By taking the time to regularly checkin with our users we minimize waste (expensive engineering on the wrong things) and we maximize value (small feedback loops to validate assumptions with real users). This can be a challenge in small companies and even more of a challenge in larger organizations with a history of requirement documents and segregated business units. It’s easy for an agile team in a traditional organization to be handed a Requirement Spec from product management and jump straight into the technical implications of ‘how’ to implement a user story without really understanding the ‘why’.

At least three things happen when a product team has the opportunity to talk directly with their users: the team gets straight to the source, removes unwanted finality, and focuses success on solving problems.

Gets straight to the source

Telephone Game Giving the team access to the user breaks down any one persons contextual filters/understandings and levels the playing field for a more accurate picture of the users pain points, motivations, and goals. Anytime there is a single person that is responsible for translating a user story it is introducing a single point of failure into the system. The problem is all the more compounded when a single person translates requirements to another person who then translates it the product team.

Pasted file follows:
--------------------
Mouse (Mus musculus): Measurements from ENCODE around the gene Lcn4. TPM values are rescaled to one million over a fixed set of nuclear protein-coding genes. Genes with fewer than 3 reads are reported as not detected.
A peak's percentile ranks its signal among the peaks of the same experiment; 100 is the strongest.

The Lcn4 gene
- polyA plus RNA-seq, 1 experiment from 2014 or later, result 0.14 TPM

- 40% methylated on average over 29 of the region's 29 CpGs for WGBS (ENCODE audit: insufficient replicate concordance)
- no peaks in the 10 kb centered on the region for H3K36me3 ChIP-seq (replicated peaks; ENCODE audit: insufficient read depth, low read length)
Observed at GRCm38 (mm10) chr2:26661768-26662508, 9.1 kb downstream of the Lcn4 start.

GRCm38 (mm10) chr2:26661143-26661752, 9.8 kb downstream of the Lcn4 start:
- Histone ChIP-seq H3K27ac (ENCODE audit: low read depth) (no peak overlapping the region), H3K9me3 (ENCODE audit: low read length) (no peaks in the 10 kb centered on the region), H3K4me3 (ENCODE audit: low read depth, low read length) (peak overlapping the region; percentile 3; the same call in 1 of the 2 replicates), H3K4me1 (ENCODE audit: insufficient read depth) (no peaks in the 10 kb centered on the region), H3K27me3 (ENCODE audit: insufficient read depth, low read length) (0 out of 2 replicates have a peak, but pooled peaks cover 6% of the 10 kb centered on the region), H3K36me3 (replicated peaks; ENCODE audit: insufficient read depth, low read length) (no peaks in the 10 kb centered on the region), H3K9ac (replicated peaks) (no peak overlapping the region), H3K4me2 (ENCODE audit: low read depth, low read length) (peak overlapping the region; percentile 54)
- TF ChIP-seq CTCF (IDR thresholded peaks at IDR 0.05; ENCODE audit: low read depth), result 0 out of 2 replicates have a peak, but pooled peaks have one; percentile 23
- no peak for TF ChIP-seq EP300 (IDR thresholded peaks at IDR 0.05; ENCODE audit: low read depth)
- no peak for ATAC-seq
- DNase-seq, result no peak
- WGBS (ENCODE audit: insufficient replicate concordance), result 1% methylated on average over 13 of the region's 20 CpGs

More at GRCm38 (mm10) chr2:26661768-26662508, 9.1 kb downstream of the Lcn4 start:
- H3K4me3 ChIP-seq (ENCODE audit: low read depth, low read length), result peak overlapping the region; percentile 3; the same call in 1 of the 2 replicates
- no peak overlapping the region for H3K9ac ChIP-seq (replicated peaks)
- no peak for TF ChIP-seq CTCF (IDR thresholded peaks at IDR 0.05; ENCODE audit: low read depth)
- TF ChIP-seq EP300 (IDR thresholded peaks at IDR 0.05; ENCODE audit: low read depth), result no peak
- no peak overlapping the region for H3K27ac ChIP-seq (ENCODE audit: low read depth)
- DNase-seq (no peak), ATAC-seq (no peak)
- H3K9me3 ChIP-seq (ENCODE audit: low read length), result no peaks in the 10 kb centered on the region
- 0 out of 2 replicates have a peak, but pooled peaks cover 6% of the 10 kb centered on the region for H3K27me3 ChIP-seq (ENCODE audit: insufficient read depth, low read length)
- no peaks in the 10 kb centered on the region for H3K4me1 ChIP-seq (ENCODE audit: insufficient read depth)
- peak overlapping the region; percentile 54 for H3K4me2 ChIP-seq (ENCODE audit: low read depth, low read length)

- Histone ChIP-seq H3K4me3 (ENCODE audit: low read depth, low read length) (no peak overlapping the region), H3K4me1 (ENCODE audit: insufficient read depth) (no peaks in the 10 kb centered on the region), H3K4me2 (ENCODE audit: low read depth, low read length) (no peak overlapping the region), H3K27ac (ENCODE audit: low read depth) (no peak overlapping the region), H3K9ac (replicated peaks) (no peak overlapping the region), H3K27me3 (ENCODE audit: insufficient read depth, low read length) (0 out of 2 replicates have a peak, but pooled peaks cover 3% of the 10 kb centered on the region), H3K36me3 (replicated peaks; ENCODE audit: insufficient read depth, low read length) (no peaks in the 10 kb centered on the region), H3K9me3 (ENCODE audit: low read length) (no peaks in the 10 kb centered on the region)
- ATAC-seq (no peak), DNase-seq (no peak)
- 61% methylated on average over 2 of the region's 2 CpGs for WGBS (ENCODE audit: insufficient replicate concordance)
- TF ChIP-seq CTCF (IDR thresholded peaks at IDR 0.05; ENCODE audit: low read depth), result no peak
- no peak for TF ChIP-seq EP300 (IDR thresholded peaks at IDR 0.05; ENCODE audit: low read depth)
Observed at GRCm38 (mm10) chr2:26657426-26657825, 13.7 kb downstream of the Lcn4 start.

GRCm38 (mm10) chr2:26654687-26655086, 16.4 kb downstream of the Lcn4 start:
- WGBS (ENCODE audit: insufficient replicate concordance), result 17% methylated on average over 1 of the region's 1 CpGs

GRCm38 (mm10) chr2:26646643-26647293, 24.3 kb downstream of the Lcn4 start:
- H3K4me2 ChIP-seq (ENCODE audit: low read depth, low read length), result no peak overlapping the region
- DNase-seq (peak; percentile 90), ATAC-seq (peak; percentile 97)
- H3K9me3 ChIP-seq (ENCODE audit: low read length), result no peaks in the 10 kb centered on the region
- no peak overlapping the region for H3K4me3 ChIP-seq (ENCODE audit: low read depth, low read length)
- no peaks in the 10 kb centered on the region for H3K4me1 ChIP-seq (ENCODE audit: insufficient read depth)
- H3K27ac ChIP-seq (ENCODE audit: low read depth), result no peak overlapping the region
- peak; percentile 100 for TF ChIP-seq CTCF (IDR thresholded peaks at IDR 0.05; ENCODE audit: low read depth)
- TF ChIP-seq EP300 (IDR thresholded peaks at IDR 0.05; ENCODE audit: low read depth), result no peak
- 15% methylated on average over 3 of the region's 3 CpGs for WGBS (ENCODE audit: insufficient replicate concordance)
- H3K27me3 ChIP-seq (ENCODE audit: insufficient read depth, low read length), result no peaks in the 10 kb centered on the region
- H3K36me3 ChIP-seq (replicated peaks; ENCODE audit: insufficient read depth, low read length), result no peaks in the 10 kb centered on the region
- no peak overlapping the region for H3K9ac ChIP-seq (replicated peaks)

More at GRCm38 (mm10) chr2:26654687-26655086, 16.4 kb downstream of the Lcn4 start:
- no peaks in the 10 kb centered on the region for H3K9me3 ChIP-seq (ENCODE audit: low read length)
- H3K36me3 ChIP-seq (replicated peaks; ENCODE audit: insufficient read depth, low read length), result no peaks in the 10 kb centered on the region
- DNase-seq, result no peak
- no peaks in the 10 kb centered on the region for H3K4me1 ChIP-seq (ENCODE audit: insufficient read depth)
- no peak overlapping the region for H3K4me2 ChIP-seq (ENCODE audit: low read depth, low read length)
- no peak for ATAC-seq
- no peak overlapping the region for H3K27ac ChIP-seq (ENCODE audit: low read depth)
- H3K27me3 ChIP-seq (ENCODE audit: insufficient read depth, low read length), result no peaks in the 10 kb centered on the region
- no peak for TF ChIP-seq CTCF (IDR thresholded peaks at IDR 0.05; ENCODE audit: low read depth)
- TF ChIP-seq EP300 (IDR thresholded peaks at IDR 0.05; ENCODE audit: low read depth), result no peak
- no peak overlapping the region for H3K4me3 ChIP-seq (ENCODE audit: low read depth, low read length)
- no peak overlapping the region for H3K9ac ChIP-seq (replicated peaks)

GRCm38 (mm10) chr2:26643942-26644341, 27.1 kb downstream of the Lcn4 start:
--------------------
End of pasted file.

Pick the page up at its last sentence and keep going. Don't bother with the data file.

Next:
Removes Unwanted Finality

When something is written on paper there seems to be implicit finality to it (especially when it is in a file named “PRD-v1.0-FINAL.docx”). An eye-opening exercise is to take a spec and walk through the requirements with the document author and take note of all the uncertainty, leeway, negotiations to be made and lack of understanding of the users pain points. By picking up the uncertainty through gentle inquiry and nonverbal cues with the document author a natural next step is to introduce the user into the conversation to validate the assumptions that were once considered FINAL.

Focuses Success on Solving Problems

It’s rather easy to go through the list of requirements, check box each item as it is finished, and celebrate when it is done. Is this reason to celebrate? How do we know the features are effective? Are they being used? Is it causing any extra confusion for the user? Does it delight the user? By having a conversation with users before, during, and after shipping it becomes clear if the feature is solving problems in order to celebrate success or learn from the failure.

“Your job isn’t to build more software faster: it’s to maximize the outcome and impact you get from what you choose to build.”

― Jeff Patton, User Story Mapping: Discover the Whole Story, Build the Right Product


Taking time to invest in conversations with real users allows teams to get to the ‘Why’ of what they are building rather than get stuck in the ‘What’ that is emphasized in requirement specs. If you find yourself in a traditional organization how do you go about understanding your users when requirement docs are the norm? How do you transform team and organizational thinking to get access to users in order to maximize value?